British Prime Minister, Theresa May, Tuesday evening suffered a humiliating and historic defeat as her Brexit deal is voted down by 432 to 202.
Labour Leader, Jeremy Corby, immediately called for a vote of no confidence on her government, while the European Union (EU) sought to know the United Kingdom’s next line of action.
Meanwhile, the Washinton Post, May stood almost alone on Tuesday, as many in her own party prepared to abandon their leader and reject her unloved Brexit deal — leaving Britain’s future relationship with the European Union unclear.
With Tory vote-counters predicting a humiliating defeat in a momentous vote in the House of Commons on Tuesday night, historians were searching the past for comparisons.
Some scholars had to go as far back as the 19th century to find a comparable party split and parliamentary defeat — to Prime Minister William Gladstone’s support for Irish home rule in 1886, which split the Liberal Party.
“The events in Parliament today are really quite remarkable,” said Cambridge University political historian Luke Blaxill. “This doesn’t happen.” Meaning, usually British parties fight with one another in Parliament — they don’t tear their own parties in half.
Outside Parliament on Tuesday, the scene was raucous as thousands of protesters on both sides, many in costumes or waving flags, gathered — illustrating how unsettled and divisive Brexit remains more than two years after voters opted in a 2016 June referendum to leave the European Union. It was the largest balloting in British history.
Brexiteers banged drums and rang a “liberty” bell, while pro-E.U. demonstrators handed out “bollocks to Brexit” stickers in Parliament Square beside two huge video screens set up for the live broadcast of the final speeches and then the vote.
Jeff Wyatt, 54, a pro-Brexit voter, was holding aloft a placard that accused May of treason. Another man in the crowd suggested that the prime minister should face the executioner’s ax.
“For the first time in the history of my country, we’ve got Parliament against the people,” Wyatt said, gesturing at the Palace of Westminster.
Over the past weeks, with growing fervor, May has warned Conservative Party members of Parliament that they gambled all if they voted down her half-in, half-out compromise plan.
The British leader argued that rejection of her plan could bring about a fraught “no-deal” Brexit, loaded with financial risk.
Or worse, she warned, opponents of Brexit could succeed in their drive to call for a second referendum on whether to remain in or leave the continental trading bloc.
The prime minister suggested that Brexit supporters might even lose that second vote and be saddled with a bitterly divided nation and the status quo.
“If we don’t vote for this agreement, then we risk playing into the hands of those who do not want Brexit to go ahead,” Environment Secretary Michael Gove told BBC Radio on Tuesday.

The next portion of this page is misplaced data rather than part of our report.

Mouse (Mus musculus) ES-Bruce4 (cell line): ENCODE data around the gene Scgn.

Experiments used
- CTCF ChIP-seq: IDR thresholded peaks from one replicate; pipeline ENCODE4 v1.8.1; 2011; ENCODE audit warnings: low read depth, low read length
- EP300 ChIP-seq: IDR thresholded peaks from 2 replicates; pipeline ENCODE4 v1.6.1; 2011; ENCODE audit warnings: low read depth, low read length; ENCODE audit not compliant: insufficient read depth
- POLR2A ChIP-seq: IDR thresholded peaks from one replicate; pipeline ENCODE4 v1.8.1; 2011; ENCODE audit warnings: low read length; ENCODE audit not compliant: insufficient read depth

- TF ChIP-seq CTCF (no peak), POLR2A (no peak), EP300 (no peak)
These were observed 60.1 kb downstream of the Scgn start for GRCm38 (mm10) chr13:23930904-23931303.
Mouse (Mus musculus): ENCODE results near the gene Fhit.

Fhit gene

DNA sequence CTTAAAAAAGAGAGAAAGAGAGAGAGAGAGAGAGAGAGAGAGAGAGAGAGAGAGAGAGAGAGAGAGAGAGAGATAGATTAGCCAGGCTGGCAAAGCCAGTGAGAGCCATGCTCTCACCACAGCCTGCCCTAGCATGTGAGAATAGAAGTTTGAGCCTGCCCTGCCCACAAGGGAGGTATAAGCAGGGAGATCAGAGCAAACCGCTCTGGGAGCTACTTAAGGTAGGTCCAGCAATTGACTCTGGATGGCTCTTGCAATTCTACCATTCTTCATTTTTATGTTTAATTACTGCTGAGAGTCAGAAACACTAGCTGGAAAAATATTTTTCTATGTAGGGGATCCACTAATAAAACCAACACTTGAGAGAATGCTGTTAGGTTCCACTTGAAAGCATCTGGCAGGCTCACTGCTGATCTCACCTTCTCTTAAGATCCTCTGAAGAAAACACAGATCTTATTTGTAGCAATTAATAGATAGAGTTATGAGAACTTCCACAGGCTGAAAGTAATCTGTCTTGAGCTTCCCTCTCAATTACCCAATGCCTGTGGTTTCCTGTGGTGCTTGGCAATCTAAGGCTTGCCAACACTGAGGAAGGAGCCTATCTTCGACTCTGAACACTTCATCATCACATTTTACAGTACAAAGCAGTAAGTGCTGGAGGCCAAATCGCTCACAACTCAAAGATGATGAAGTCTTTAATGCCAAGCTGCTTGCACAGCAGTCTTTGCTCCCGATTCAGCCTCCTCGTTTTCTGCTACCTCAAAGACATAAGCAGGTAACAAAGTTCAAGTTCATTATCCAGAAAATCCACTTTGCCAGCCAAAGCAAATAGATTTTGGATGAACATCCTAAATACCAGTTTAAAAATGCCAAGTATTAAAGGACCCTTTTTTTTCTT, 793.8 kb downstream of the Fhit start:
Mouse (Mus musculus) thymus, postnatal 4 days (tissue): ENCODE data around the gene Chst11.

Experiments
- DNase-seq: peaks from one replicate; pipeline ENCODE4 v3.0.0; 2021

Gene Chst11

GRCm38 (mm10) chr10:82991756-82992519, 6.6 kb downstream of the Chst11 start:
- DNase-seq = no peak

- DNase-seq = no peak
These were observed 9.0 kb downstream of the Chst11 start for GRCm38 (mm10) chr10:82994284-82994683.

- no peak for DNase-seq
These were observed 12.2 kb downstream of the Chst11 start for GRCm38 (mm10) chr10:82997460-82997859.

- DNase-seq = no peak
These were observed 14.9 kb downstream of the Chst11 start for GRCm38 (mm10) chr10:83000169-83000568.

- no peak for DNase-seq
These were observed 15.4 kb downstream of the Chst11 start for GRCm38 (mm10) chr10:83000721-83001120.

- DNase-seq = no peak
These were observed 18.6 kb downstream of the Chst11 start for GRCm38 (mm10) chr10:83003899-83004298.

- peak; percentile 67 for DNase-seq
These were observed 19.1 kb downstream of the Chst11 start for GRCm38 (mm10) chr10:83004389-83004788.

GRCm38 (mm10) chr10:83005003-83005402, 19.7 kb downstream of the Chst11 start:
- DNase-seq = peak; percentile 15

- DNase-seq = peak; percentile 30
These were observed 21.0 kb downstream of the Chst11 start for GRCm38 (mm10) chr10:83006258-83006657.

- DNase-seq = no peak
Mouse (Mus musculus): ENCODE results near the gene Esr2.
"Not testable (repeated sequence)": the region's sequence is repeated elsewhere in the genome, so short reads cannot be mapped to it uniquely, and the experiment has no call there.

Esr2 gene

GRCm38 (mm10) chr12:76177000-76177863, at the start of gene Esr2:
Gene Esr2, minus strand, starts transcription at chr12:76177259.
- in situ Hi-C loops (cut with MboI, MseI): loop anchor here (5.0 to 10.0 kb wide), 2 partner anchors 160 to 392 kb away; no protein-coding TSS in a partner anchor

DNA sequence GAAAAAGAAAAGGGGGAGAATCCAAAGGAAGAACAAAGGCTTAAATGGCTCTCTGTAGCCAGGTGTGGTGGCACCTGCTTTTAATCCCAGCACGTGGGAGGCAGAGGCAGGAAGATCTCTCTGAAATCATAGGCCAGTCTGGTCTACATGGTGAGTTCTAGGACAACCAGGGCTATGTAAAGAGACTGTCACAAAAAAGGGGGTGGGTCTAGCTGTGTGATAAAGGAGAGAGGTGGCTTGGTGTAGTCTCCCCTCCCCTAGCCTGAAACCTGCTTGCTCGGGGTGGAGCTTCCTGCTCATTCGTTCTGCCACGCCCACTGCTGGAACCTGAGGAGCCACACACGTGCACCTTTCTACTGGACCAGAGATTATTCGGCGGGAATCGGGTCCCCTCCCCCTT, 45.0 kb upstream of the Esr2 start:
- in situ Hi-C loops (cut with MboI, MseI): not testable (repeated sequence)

But frustration and anger over how May has handled the long, slow negotiations with Brussels has been mounting.
Layla Moran, a Liberal Democrat member of Parliament, spoke for many when she told the BBC, “Brexit is a complete cluster shambles.”
British political reporters estimated that as many as 100 Conservative members of Parliament might vote against May’s deal, joining the opposition Labour Party and others, including Northern Ireland’s Democratic Unionist Party, which helps prop up May’s minority government but hates her Brexit deal.
Financial Times columnist Robert Shrimsley wrote that it appeared May was hurtling toward “the most shattering rejection of any prime minister in modern times.”
He wondered, “Will it be 200 or only 100? Might Theresa May surprise us all and lose by a mere 50 or 60 votes? It is a measure of the looking glass world of British politics that a crushing reverse on the most important piece of legislation the prime minister will ever introduce is discussed as a bump in the road rather than as the administration-ending loss it should be.”
May almost pleaded with her fellow Tories on Monday to take “a second look” at her plan. “It is not perfect,” she said, “But when the history books are written, people will look at the decision of this House and ask, ‘Did we deliver on the country’s vote to leave the E.U., did we safeguard our economy, security or union, or did we let the British people down?’ ”
What happens next?
If May’s deal is rejected by Parliament, she has until Monday to return to the chamber with her “Plan B.” Her office has been tight-lipped about what that might be.
Her supporters say she will not resign, even in the face of a crushing defeat. They suggest instead that May might return to Brussels, to seek new concessions over the controversial provisions about the Irish border — or even attempt to reopen talks. It is also possible that she might seek negotiations among all parties in Parliament to see what kind of deal, if any, they could agree upon.
At the same time, Labour Party leader Jeremy Corbyn is under pressure to immediately call for a “no confidence” vote against May. It is likely that he would lose that vote — as Tories will not want to see May chucked and a general election called..
Additional reports by Washington Post